It’s clear that we must drastically and quickly reduce carbon emissions to avoid the massive costs of inaction on climate change.
A carbon tax could be the key.
Instituting a carbon tax was central to a great panel discussion about the economic impacts of climate change at the Milken Institute Global Conference on Tuesday. I enjoyed speaking as a panelist during the session.
Here are my main takeaways from the panel:
1) The climate is changing, and human activity is responsible.
Despite discouraging discussion on Capitol Hill, the truly substantive conversation behind the scenes about the science of climate change is shifting quickly to the need for action now. At the panel, it was noted that even the scientists who recently met at a climate conference sponsored by the Heartland Institute (the champions of climate skepticism) generally agree that climate change is real and caused by carbon emissions.
2) The costs of climate change are daunting unless we address emissions right now.
Climate change is a slow-moving event. But even in the near term—say, during the next 10 years—we will likely see coastal flooding, periodic Sandy-like weather events, heat spikes that will cut labor productivity and sharp declines of around 10% in agricultural productivity.
In addition, we need to factor in the less quantifiable but sharply negative impacts on biodiversity and precious ecological communities.
Taking a longer view, we also have to consider outcomes that are lower probability but potentially catastrophic.
3) We know what we need to do:
- Incentivize energy efficiency. We must motivate society to use less energy—and by the way, they’ll save money at the same time.
- Accelerate the transition to non-carbon sources of energy. To make that happen, we need to pursue research and development around new technologies and innovations.
- Invest in natural ecosystems—such as rainforests—that store carbon at low cost and low risk.
By 2050, the world’s emissions must fall at least 50% below 1990 levels to prevent serious consequences that will affect quality of life for people around the globe.
4) We know how to make these initiatives happen.
Instituting a revenue-neutral carbon tax in the U.S. would use market forces to incentivize emissions reductions at a lower cost than other proposed policies.
Under a well-structured carbon tax—for example, one starting now at $16 per ton and rising 4% per year through 2050—impacts on consumers would be modest, initially resulting in about $8 per month per household in higher utility bills and some 16 cents per gallon in steeper gasoline fees. Consumers already experience fluctuating costs of this order as markets rise and fall.
Market forces would incentivize emissions reductions to occur at the lowest cost as well as promote the needed investments in R&D on low-carbon technology. And the certainty of these extra costs would allow citizens and businesses to plan accordingly, increasing their energy efficiency to keep their expenses stable.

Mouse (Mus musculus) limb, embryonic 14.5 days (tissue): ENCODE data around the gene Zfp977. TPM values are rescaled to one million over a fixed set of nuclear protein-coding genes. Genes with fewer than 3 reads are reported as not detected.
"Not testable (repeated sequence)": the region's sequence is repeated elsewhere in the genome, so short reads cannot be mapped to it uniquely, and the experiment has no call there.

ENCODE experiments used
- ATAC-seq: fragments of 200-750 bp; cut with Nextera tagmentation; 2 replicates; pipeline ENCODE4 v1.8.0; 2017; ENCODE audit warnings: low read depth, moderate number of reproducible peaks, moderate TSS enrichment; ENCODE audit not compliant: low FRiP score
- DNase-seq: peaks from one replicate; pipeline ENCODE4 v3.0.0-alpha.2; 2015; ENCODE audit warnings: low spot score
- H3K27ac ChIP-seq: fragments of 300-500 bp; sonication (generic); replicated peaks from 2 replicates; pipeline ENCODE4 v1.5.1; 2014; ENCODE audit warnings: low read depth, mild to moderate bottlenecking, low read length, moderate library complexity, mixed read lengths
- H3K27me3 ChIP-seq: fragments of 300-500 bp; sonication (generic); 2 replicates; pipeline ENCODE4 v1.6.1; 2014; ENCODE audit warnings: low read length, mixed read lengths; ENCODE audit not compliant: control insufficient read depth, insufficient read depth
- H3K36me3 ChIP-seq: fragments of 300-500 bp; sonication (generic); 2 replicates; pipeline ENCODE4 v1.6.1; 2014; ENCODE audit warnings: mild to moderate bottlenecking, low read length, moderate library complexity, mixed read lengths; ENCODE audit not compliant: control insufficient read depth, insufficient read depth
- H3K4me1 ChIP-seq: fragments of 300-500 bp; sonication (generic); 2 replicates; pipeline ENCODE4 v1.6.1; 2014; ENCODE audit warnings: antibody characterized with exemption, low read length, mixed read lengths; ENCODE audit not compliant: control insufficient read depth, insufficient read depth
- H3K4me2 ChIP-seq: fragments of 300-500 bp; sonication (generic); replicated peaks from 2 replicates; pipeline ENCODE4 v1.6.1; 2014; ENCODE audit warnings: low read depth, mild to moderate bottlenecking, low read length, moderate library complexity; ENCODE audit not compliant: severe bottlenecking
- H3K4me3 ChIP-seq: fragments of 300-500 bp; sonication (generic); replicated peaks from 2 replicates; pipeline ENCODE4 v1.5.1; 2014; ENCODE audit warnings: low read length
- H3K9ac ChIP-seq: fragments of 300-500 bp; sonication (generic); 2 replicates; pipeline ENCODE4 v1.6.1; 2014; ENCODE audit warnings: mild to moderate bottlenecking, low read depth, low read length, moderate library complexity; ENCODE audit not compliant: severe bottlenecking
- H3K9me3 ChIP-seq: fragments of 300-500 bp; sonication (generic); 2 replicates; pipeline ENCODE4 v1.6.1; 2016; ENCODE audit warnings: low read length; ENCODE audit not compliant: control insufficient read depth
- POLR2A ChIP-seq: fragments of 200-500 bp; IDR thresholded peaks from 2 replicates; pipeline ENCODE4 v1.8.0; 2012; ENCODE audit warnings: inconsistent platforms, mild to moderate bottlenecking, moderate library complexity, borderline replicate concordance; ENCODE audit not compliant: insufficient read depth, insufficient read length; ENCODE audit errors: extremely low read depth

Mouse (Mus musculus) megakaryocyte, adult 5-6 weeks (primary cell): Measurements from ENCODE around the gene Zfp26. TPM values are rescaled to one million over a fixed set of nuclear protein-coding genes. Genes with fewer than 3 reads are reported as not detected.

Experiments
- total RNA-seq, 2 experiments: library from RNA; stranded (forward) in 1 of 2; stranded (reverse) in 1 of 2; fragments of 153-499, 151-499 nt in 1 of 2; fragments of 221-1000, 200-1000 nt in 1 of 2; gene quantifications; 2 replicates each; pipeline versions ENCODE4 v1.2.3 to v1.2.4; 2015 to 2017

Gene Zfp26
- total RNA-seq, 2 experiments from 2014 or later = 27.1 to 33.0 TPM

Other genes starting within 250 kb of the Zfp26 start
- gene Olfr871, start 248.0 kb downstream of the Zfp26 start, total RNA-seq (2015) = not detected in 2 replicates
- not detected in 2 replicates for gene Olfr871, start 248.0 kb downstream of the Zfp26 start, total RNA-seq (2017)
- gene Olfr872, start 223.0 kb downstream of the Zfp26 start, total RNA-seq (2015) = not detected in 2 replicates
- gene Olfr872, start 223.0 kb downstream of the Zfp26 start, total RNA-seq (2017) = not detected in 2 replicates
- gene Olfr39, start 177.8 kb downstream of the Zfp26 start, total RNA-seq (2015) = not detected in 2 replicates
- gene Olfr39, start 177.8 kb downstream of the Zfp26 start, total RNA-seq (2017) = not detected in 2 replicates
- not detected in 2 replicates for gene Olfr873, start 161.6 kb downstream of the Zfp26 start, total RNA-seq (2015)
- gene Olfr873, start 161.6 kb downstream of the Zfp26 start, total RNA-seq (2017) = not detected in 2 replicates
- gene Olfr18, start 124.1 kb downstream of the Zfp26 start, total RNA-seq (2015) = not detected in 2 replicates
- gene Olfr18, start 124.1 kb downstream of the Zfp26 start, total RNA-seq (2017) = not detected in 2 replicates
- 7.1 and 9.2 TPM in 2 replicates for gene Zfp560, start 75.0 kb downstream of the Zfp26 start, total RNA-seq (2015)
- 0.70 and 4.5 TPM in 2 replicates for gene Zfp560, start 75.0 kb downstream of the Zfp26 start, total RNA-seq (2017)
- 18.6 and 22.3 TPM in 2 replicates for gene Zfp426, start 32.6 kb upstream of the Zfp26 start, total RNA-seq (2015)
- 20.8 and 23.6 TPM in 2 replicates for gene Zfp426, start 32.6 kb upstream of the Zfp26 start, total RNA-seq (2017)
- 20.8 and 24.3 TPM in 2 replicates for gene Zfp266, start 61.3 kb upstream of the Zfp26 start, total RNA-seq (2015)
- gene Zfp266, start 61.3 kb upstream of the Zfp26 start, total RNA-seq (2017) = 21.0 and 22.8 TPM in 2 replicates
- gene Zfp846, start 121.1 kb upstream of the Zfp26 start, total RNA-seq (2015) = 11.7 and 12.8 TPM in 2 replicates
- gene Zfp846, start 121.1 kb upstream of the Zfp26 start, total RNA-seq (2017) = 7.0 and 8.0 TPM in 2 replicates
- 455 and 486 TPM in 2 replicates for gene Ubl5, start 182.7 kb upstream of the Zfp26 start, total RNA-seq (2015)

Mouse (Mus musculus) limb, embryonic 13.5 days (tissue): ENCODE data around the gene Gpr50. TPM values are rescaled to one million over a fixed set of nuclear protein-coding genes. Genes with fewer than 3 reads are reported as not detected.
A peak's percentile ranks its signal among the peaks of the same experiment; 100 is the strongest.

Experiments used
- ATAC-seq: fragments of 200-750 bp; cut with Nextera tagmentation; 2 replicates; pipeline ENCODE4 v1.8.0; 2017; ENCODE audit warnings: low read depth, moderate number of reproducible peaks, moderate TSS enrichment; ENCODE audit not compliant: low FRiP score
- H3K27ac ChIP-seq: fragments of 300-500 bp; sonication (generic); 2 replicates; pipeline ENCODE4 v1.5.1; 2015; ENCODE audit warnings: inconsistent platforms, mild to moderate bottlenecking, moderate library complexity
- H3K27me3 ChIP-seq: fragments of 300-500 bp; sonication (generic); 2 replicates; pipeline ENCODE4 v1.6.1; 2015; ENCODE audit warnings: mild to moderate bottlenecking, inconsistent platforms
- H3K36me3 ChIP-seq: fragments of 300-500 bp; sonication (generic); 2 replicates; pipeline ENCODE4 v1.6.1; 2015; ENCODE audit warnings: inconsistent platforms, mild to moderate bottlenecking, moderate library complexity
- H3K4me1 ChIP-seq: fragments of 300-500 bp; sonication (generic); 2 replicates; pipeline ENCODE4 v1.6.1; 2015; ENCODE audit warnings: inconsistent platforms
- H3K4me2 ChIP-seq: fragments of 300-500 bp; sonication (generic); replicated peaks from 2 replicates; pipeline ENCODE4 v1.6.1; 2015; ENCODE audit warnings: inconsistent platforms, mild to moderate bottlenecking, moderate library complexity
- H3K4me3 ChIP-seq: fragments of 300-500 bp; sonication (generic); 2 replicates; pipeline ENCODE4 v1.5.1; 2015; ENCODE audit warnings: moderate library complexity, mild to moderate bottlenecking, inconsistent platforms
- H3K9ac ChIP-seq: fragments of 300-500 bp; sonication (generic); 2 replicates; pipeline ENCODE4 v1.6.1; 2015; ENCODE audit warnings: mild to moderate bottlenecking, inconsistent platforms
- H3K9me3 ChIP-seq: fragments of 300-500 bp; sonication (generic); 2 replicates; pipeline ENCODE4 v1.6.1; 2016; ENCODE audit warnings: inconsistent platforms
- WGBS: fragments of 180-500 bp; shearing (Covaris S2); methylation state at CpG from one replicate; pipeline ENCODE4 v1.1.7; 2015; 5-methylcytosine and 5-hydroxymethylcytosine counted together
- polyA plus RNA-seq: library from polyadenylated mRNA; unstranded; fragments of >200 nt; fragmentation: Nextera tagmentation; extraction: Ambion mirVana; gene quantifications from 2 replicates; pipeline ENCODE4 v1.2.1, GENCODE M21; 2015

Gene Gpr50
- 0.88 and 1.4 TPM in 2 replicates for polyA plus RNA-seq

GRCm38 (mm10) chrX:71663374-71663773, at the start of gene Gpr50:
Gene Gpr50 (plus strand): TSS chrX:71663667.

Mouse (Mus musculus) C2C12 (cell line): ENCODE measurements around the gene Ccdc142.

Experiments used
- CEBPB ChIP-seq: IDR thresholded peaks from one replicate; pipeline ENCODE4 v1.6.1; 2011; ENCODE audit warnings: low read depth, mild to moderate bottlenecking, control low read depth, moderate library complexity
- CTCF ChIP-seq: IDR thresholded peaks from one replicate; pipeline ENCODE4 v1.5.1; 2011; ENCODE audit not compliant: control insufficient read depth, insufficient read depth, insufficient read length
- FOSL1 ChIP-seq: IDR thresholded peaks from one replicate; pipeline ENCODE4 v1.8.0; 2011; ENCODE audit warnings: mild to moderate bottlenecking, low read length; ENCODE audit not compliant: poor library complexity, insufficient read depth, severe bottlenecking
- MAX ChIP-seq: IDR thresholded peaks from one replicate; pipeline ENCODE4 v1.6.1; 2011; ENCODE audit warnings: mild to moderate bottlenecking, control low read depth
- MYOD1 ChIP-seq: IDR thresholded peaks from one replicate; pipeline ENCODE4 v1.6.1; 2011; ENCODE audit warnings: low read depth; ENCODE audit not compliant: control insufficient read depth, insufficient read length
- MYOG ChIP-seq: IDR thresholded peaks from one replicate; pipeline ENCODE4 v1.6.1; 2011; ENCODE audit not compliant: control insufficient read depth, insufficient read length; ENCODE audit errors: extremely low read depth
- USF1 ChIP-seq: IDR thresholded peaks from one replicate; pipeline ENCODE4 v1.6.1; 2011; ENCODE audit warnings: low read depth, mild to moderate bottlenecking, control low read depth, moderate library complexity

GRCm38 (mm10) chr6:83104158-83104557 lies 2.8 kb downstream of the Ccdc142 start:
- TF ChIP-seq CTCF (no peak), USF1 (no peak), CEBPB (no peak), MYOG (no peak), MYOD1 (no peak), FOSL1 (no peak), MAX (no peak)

A carbon tax would go a long way in the effort to slow emissions and lessen the impacts of climate change. Economists estimate a carbon tax of this order would reduce U.S. emissions by about one-third.
Current climate regulations—such as renewable portfolio standards, subsidies and various EPA regulations—can all be viewed as alternate forms of a tax, but they are an invisible and less efficient tax. If a carbon tax replaces these current measures, it would actually reduce the reach of the government and increase economic efficiency.
5) It’s reasonable to expect that other countries would follow the United States’ lead.
China—the world’s largest emitter—is already under enormous pressure from its citizens to reduce power plant pollution to make the country’s cities livable and the air breathable. The country struck an agreement with the United States last year under which China said it will peak its emissions by 2030.
During the panel, French Ambassador Gérard Araud shared his optimistic outlook for the U.N. climate talks in Paris in December, saying he anticipates strong commitments from both large and small emitting countries, driven in large part by private sector engagement. Already, global companies are showing encouraging leadership on climate, and governments are making good progress at the state and city levels.
Thanks to the other great panelists for a lively discussion:
- Susan Goldberg, editor in chief at National Geographic, did a tremendous job moderating the group.
- French Ambassador Gérard Araud shared his assessment and optimism for the upcoming U.N. climate talks in Paris.
- Economist John Cochrane, University of Chicago professor, strongly reminded the panel of the necessity to be mindful of economic efficiency and low costs.
- Aimée Christensen, executive director of Sun Valley Institute for Resilience, appropriately recognized the great progress made by the private sector and, especially, noted gains in solar energy.